On Monday, an Oklahoma school board approved what would be the first taxpayer-funded religious school in the U.S., but the state's attorney general is questioning the vote.
After an almost three-hour-long meeting, the Oklahoma Statewide Virtual School Board voted 3-2 to approve the Catholic Archdiocese of Oklahoma's application to open St. Isidore of Seville Virtual Charter School in 2024.
But now, Oklahoma Attorney General Gentner Drummond says newly appointed board member Brian Bobek, who cast the deciding vote to approve the online public school, may not have been eligible to vote.
In a memo received by Scripps News Tulsa, Drummond noted that board member appointments take effect on Nov. 1 and that any vacancies should be filled by an appointing authority. But he said Bobek had replaced a board member who requested to be reappointed and who was only made aware Bobek was replacing him on June 2, three days before the school vote.
Because there was no vacancy on the board that lent to an immediate placement of a new member, Drummond said the former member should still serve until Bobek is qualified on Nov. 1. That would make his participation in the vote questionable.
The chairman of the school board told Scripps News Tulsa he didn't see the memo until the meeting ended, though it was sent before.
"My wife and I were going to dinner," Chairman Robert Franklin said. "I look down at my email to just kind of disclose and see all what was happening. And I saw the email and I was taken aback of its contents."
On top of the issue with Bobek, Drummond has taken issue with the proposal in general. After the vote, he said it was an unconstitutional move that isn't in a taxpayer's "best interest."
"It's extremely disappointing that board members violated their oath in order to fund religious schools with our tax dollars," Drummond said. "In doing so, these members have exposed themselves and the state to potential legal action that could be costly."
In April, the school board delayed the vote due to issues with the proposal — including possible lawsuits that could arise, as Drummond noted.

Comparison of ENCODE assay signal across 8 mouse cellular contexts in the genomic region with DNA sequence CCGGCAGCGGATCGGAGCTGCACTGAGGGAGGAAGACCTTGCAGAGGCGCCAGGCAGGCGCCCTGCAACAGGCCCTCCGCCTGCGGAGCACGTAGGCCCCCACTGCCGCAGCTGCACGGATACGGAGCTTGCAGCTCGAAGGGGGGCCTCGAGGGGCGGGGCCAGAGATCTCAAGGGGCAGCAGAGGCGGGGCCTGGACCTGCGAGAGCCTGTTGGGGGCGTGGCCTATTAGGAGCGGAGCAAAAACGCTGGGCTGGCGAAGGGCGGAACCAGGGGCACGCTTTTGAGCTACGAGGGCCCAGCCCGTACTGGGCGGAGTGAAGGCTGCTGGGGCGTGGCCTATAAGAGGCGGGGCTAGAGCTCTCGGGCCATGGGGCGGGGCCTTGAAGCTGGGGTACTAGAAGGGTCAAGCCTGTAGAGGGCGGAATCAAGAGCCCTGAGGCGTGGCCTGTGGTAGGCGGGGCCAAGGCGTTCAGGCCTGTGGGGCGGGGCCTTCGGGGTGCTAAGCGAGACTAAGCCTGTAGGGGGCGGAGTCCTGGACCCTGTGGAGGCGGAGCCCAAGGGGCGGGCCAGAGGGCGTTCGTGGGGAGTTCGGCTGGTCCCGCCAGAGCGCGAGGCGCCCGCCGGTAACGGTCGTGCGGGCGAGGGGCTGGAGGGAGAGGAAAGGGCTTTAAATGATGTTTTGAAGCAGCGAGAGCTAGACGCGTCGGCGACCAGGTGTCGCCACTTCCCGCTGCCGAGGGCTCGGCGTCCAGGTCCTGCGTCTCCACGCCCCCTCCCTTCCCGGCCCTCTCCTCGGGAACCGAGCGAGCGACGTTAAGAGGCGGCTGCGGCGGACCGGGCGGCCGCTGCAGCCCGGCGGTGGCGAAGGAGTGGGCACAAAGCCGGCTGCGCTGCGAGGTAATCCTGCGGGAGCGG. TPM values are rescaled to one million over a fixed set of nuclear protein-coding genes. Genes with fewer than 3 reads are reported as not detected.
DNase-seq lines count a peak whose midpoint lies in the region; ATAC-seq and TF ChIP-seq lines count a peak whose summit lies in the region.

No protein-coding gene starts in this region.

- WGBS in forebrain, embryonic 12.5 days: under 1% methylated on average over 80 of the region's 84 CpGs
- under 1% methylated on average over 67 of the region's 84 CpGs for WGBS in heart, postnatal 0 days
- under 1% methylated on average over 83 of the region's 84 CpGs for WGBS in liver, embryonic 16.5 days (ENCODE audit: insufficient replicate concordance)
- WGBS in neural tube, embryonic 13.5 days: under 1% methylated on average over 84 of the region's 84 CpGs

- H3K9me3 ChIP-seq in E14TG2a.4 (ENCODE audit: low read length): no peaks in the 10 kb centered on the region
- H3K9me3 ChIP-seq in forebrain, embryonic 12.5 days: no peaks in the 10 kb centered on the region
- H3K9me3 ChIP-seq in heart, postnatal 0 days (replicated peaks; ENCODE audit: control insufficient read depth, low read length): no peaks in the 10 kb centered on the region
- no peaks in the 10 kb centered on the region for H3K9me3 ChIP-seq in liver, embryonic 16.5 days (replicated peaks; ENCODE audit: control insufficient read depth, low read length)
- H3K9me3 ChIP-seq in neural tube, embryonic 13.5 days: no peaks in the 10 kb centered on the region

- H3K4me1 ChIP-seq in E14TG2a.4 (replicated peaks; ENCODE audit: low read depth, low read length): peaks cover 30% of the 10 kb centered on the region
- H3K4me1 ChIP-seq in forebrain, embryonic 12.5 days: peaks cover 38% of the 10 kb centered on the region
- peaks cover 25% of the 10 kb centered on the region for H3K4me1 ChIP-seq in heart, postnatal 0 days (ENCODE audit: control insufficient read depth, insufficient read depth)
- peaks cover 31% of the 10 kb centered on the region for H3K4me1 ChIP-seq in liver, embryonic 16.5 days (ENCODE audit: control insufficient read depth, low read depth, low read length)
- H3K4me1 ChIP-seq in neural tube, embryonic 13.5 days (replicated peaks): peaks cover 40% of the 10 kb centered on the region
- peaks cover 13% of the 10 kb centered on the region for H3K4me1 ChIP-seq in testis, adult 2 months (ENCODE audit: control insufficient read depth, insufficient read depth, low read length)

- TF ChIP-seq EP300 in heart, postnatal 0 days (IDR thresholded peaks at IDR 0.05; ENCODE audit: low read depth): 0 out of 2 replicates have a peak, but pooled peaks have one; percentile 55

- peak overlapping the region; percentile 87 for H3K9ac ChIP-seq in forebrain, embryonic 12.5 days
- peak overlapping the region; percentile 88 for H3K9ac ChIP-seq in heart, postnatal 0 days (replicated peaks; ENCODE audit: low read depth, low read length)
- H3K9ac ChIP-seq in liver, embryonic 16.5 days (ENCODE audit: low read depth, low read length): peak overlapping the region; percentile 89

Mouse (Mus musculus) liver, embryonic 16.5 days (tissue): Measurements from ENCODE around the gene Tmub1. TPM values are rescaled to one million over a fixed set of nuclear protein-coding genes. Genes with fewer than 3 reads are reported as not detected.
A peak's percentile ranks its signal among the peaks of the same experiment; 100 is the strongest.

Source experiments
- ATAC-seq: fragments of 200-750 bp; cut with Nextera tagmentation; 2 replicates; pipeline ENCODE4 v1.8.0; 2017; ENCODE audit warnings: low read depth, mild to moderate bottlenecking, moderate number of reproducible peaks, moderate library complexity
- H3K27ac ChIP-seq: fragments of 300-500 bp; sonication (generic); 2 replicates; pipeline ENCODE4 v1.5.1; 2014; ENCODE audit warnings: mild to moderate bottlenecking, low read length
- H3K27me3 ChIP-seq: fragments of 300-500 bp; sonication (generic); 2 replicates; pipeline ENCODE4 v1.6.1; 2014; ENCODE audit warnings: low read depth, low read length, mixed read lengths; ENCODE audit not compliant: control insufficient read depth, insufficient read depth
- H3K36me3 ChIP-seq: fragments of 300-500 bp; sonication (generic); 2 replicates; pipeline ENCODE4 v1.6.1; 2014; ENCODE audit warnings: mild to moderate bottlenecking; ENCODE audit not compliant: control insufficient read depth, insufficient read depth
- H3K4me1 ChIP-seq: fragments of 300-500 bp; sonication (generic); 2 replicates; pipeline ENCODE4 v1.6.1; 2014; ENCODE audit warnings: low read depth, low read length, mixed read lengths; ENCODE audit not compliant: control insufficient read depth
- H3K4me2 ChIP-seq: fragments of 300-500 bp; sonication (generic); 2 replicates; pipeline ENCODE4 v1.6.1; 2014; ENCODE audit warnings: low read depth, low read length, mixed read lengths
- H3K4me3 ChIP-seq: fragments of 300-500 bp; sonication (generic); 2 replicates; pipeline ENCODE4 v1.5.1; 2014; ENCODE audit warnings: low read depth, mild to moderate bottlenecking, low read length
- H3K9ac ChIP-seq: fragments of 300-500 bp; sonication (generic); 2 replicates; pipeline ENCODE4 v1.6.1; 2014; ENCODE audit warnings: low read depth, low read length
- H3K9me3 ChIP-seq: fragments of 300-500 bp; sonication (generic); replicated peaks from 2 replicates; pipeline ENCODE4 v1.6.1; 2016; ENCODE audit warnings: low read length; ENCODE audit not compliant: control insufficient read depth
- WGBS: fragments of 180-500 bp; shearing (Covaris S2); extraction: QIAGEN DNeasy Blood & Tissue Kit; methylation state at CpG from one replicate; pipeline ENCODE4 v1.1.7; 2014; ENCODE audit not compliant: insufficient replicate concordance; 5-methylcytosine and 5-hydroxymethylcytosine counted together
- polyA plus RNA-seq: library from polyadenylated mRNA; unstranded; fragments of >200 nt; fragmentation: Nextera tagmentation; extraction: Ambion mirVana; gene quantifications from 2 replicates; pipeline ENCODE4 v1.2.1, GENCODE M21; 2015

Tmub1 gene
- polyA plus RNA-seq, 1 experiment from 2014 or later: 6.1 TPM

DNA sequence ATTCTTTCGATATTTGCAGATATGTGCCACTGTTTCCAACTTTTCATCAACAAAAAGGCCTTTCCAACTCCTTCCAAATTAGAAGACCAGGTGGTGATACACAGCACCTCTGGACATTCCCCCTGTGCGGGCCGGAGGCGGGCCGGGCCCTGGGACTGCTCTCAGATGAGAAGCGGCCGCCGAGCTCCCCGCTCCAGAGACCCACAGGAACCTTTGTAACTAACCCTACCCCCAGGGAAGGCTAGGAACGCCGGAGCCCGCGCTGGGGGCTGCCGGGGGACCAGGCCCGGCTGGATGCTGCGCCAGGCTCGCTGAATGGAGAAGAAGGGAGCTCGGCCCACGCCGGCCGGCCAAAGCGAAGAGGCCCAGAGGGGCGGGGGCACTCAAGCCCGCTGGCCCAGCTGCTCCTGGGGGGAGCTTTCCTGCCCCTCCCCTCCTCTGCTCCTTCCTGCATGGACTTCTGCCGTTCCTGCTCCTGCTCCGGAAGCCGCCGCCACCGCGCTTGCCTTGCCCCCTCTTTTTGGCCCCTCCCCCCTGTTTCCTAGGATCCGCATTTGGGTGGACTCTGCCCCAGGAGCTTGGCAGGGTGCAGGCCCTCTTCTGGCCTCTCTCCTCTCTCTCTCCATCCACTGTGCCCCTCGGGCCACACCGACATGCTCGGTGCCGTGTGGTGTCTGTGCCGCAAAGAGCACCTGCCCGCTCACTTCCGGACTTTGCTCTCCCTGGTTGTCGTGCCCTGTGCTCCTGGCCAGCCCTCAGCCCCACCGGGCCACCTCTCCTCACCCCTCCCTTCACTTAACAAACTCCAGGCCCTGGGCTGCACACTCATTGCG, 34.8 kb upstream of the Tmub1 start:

Charter schools and public schools are both funded by taxpayer dollars, but charter schools have more freedom in their operation.
Supporters of religious charter schools — like Brett Farley, executive director for the Catholic Conference of Oklahoma — say St. Isidore will give Catholic families in Oklahoma another option when it comes to the education of grades kindergarten through 12.
In an interview with Scripps News, Farley said there's no difference between tax money going directly to a religious charter school or to other existing tax-funded school programs, like some scholarships.
"Parents are still making the choice whether they're going to send their kids to those schools, so the operative action in this situation is the parents choosing," Farley said. "Whether the money is going to the parent and then to the school or directly to the school, really is a distinction without a difference."
But opponents of religious charters schools, like the National Alliance for Public Charter Schools, say they blur the line between church and state, since government funds would be supporting religious schooling.
In an interview with Scripps News, Debbie Veney, the alliance's vice president of communications and marketing, said because of that distinction, she believes the decision will be struck down.
"It's religious discrimination to treat one type of entity differently than you would treat another if you're going to be giving public funds to two private entities," Veney said. "The distinction here is: This is talking about giving public funds to a public entity, which would then not operate in the way that we've always known public schools to operate, which is being nonsectarian."
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